I know that she went to New York because a shopkeeper in New Milford went to New York the same day and he had seen her in the steam wagon when he disembarked there.  

The reason why she left her position in this manner I do not know.  I went to the Bostwicks later, after I heard that she was not longer there.  Mrs Bostwick told me that she liked Hanna very much the first year, but the second  year she did not like her as well, as she had made so many acquaintances with the other girls there.  

Hannah had received a letter from a Mr. Kemf in the first year that she was with the Bostwicks.  The first letter that he wrote to her came to me in an envelope.  I mailed it to Hannah, and he wanted Hannah to find him a job where she was.  But I told Hannah to write to him and tell him that there was no position for him, which she did.    Later I heard that he had written to her and she to him.  And then I was allowed to read a letter from you to Hannah about him, and at the same time a piece that was cut from a newspaper that had been sent to  Mrs. Ericson (I think that was the name) that she had company with her from Sweden,  she sent the clippings to Hannah -- I read this at the Bostwicks about his deeds, and more.  I admonished her in their presence not to write to Kemf any more, I said that if she wanted to have anything written to him, then I would like to write for her to let him know that we know everything about him.  Later Mr. Bostwick told me that they had told Hannah to send him the piece from the newspaper about his deeds and his portrait which she had, she said that she had some so, and she told me that she had done so, which pleased me.  If she later had a letter from him, or he from her, I do not know.   

Last February Hannah had earned almost 300 dollars since she came to America, but she had not saved any money, she liked pretty clothes, more expensive than she needed.  I talked to her about that several times.  About 2 months before she left she bought a large trunk, which cost about 7 dollars, which she has filled with her clothes.  I do hope she won't lose it when she came to New York and also doesn't lose herself, this has worried me right  much since there are all sorts of people in such a city.  She had paid me 40 dollars the 9th of July 1870, that is all that she has paid me.  --- when Mr. Bostwick had paid her 17 dollars that remained of her yearly pay, Mrs Bostwick's mother gave her 5 dollars as a present.  I expect that this is all she had.  It was not much to go to New York with.  But there is nothing to hinder her to do well if she wants to, it depends only on her, whether she does well or badly.  

There was a girl who lived on the next farm that she was acquainted with, who moved back to New York, maybe Hanna had agreed with her to meet her in New York and she did not want me to know about it.  She  probably knew I would not like it.  I hope that she will write to me, if she does not write I will not know what to think.  

If you should receive a letter from her so write to me so that I can write to her.  Let me know what Mrs. Ericson's address is if  you can find out, maybe she will go there when she has some money.  I thought it best to write to you to let you know how it is, maybe we will find her out.  Maybe it is better not to let her know I wrote you about her, but you can do as you like about that.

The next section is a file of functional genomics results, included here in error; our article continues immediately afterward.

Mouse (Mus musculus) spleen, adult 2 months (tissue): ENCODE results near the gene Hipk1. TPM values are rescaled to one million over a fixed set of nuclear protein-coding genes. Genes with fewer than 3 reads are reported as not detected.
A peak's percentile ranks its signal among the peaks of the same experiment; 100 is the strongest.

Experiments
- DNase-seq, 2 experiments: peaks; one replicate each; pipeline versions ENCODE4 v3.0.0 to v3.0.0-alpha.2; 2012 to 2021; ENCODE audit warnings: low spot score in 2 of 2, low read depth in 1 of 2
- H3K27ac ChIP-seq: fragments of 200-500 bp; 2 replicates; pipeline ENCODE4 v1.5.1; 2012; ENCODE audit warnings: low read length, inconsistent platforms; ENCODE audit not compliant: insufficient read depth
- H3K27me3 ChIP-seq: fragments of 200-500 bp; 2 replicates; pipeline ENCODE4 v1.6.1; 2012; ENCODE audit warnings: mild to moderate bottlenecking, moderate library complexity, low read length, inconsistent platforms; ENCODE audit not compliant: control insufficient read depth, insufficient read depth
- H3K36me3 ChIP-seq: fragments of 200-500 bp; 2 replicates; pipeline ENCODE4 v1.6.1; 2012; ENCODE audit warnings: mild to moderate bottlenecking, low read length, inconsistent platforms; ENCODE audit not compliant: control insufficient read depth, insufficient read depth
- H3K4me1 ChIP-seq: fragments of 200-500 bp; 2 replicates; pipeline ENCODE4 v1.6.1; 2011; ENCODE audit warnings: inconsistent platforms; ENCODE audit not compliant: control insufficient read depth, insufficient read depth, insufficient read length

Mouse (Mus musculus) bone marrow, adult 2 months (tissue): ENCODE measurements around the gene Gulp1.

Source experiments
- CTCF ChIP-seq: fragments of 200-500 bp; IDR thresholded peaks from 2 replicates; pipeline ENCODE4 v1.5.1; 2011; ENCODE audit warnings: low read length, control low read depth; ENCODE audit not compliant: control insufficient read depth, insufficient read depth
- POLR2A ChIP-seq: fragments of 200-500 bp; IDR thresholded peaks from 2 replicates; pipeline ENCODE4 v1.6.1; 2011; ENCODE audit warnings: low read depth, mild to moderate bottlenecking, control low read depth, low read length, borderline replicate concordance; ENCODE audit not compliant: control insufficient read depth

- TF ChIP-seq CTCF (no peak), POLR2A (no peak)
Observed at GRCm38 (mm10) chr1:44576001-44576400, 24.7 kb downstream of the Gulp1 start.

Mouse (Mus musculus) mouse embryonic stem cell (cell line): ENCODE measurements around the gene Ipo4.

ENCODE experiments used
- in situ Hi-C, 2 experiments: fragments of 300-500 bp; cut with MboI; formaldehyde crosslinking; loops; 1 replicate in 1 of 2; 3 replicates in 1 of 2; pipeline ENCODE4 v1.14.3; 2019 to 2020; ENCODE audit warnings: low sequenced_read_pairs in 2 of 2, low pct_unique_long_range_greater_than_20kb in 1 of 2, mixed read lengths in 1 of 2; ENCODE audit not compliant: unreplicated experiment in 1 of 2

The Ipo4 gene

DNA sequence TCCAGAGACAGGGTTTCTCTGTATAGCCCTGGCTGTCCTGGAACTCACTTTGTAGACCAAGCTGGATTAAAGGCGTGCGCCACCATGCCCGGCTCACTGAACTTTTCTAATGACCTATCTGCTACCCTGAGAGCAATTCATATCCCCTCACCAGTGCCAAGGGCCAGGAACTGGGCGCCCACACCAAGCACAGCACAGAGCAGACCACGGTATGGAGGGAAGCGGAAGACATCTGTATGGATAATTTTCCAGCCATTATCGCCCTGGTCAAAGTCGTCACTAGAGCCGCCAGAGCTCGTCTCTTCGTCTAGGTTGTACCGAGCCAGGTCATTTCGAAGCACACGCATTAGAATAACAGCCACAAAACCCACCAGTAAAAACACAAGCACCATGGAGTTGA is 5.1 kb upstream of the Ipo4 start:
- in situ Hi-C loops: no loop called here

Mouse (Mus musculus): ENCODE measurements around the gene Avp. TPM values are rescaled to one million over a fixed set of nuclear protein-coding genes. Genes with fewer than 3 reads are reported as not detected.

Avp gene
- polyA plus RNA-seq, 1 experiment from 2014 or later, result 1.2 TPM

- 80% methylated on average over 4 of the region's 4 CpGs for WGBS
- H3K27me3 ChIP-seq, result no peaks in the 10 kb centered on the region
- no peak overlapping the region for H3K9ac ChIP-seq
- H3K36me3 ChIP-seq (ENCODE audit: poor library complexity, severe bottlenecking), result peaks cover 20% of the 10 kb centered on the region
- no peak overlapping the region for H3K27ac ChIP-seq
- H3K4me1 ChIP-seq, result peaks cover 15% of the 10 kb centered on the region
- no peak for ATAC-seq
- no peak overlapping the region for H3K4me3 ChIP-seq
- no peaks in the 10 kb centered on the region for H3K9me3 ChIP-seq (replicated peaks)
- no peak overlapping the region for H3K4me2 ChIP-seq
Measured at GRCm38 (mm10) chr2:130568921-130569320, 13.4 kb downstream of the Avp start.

I remain your brother Eric

Almost 7 months later, Lovis replies to Eric’s concerns about Johanna, 29 July 1871:

Pålsboda .. Svennevad 29 July 1871

Dear Brother Eric,

Thank you for your letter, I should have answered it a long time ago.  It was sad to hear that Hannah could behave in such a bad manner especially towards you who has been so good to her.  We informed her parents as soon as I got your letter.  As I didn’t know Mrs. Ericksson or her relatives, I heard later from Kalle that he had answered you as he had promised me and left Mrs. Ericksson’s and Mr Kempfs’ address.  

I learned from a paper that Kempfs was made president in a society that he started to help Swedes who arrive in the US.  Could that be something good he’s doing since I have heard that Hanna is supposed to be married to Kempfs.  He brought Miss Bor with him when he escaped from Sweden. ...

Mr Uno Kempff
Nort America
Care of Kapten Jåsen
New York
No 2 Borsling grem [maybe Bowling Green]
Box 4,542.

Mr Erik Eriksson
Allamaka County
Box 19 jöwa
Nort America

Johanna, age 20, has been rebelling this past year.
Her practical-minded uncle, didn’t want her spending money on fancy clothes; but she did so anyway.
She borrowed money for her passage from her uncle, but she didn’t repay him most of it.
Johanna has run off to New York City without even saying goodbye to the family and lying about where she was going!

She’s been corresponding with a man, Uno Kempff, that she might have married once she got to New York!
A Swedish family friend, Mrs Eriksson in New York City tried to warn Johanna about Uno Kempff.
Uncle Eric tried to discourage her, practically forbid, this relationship after learning about this Swede — described in Swedish paper for his misdeeds.
Kempff “escaped from Sweden”

What did Kempff do that resulted in his need to escape?

Unfortunately the newspaper clippings didn’t get saved with all the letters!
Remember, they were shown and given to Johanna to convince her of Kempff’s misdeeds!


For  years, this is where the story ended, for me.  I couldn’t find any information about Kempff.  Then last November I received an email from a distant Swedish cousin, Malin Klangeryd, who is also descended from Eric Helsten’s parents, Eric Hellsten (1786-1839) and Lovisa Charlotta Robert (1795-1863).  She was also researching this Hellsten family.  Ironically, she is descended from Eric’s sister Erica.

Malin Klangeryd lives in Sweden and knows how to search the archives.  She has found our mystery man, Uno Kempff.

©2015, Erica Dakin Voolich
The link to this page is

Friday, May 22, 2015

Off to America, thank you dear uncle….